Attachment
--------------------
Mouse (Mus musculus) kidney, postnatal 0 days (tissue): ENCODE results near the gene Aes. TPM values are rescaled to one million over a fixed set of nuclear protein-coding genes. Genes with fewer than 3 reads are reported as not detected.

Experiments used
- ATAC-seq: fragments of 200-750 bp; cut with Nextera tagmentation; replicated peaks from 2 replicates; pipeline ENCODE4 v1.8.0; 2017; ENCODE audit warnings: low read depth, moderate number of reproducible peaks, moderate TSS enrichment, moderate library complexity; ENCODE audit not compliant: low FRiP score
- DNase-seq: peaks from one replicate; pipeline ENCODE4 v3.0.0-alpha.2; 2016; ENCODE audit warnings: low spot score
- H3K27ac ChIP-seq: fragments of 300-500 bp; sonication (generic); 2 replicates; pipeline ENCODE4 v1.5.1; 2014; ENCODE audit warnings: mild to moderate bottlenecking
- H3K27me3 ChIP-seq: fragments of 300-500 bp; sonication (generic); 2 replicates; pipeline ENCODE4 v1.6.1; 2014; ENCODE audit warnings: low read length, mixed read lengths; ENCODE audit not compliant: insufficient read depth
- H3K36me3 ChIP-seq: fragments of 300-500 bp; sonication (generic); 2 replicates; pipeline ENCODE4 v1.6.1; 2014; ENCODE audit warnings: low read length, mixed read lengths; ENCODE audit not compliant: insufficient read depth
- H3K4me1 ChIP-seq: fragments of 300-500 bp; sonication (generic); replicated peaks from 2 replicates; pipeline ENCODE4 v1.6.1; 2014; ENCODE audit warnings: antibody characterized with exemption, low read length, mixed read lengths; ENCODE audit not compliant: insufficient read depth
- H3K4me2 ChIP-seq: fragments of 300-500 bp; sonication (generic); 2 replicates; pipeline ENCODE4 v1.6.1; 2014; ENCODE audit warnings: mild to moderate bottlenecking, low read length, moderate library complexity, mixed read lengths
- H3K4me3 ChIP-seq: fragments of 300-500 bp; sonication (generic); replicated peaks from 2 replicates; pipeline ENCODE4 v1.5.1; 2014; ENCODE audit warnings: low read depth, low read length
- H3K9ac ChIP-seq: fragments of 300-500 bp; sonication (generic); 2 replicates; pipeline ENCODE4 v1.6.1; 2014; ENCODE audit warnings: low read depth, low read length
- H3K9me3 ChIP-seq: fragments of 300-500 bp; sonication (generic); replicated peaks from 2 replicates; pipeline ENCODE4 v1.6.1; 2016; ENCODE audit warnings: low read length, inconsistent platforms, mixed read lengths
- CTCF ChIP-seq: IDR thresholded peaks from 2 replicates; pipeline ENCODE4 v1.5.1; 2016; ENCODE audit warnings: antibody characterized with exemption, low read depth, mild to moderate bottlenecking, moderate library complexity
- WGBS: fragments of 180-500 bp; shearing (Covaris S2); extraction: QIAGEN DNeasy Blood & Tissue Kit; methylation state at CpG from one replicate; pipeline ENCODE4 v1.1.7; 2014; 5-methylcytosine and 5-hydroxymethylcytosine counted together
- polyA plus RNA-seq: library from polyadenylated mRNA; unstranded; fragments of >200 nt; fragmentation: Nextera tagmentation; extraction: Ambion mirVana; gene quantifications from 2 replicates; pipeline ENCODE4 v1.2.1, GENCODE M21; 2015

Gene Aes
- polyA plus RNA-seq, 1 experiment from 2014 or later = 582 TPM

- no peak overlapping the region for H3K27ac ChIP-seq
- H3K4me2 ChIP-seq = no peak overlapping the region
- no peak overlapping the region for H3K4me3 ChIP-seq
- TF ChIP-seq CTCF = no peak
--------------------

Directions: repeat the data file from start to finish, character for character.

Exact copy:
Mouse (Mus musculus) kidney, postnatal 0 days (tissue): ENCODE results near the gene Aes. TPM values are rescaled to one million over a fixed set of nuclear protein-coding genes. Genes with fewer than 3 reads are reported as not detected.

Experiments used
- ATAC-seq: fragments of 200-750 bp; cut with Nextera tagmentation; replicated peaks from 2 replicates; pipeline ENCODE4 v1.8.0; 2017; ENCODE audit warnings: low read depth, moderate number of reproducible peaks, moderate TSS enrichment, moderate library complexity; ENCODE audit not compliant: low FRiP score
- DNase-seq: peaks from one replicate; pipeline ENCODE4 v3.0.0-alpha.2; 2016; ENCODE audit warnings: low spot score
- H3K27ac ChIP-seq: fragments of 300-500 bp; sonication (generic); 2 replicates; pipeline ENCODE4 v1.5.1; 2014; ENCODE audit warnings: mild to moderate bottlenecking
- H3K27me3 ChIP-seq: fragments of 300-500 bp; sonication (generic); 2 replicates; pipeline ENCODE4 v1.6.1; 2014; ENCODE audit warnings: low read length, mixed read lengths; ENCODE audit not compliant: insufficient read depth
- H3K36me3 ChIP-seq: fragments of 300-500 bp; sonication (generic); 2 replicates; pipeline ENCODE4 v1.6.1; 2014; ENCODE audit warnings: low read length, mixed read lengths; ENCODE audit not compliant: insufficient read depth
- H3K4me1 ChIP-seq: fragments of 300-500 bp; sonication (generic); replicated peaks from 2 replicates; pipeline ENCODE4 v1.6.1; 2014; ENCODE audit warnings: antibody characterized with exemption, low read length, mixed read lengths; ENCODE audit not compliant: insufficient read depth
- H3K4me2 ChIP-seq: fragments of 300-500 bp; sonication (generic); 2 replicates; pipeline ENCODE4 v1.6.1; 2014; ENCODE audit warnings: mild to moderate bottlenecking, low read length, moderate library complexity, mixed read lengths
- H3K4me3 ChIP-seq: fragments of 300-500 bp; sonication (generic); replicated peaks from 2 replicates; pipeline ENCODE4 v1.5.1; 2014; ENCODE audit warnings: low read depth, low read length
- H3K9ac ChIP-seq: fragments of 300-500 bp; sonication (generic); 2 replicates; pipeline ENCODE4 v1.6.1; 2014; ENCODE audit warnings: low read depth, low read length
- H3K9me3 ChIP-seq: fragments of 300-500 bp; sonication (generic); replicated peaks from 2 replicates; pipeline ENCODE4 v1.6.1; 2016; ENCODE audit warnings: low read length, inconsistent platforms, mixed read lengths
- CTCF ChIP-seq: IDR thresholded peaks from 2 replicates; pipeline ENCODE4 v1.5.1; 2016; ENCODE audit warnings: antibody characterized with exemption, low read depth, mild to moderate bottlenecking, moderate library complexity
- WGBS: fragments of 180-500 bp; shearing (Covaris S2); extraction: QIAGEN DNeasy Blood & Tissue Kit; methylation state at CpG from one replicate; pipeline ENCODE4 v1.1.7; 2014; 5-methylcytosine and 5-hydroxymethylcytosine counted together
- polyA plus RNA-seq: library from polyadenylated mRNA; unstranded; fragments of >200 nt; fragmentation: Nextera tagmentation; extraction: Ambion mirVana; gene quantifications from 2 replicates; pipeline ENCODE4 v1.2.1, GENCODE M21; 2015

Gene Aes
- polyA plus RNA-seq, 1 experiment from 2014 or later = 582 TPM

- no peak overlapping the region for H3K27ac ChIP-seq
- H3K4me2 ChIP-seq = no peak overlapping the region
- no peak overlapping the region for H3K4me3 ChIP-seq
- TF ChIP-seq CTCF = no peak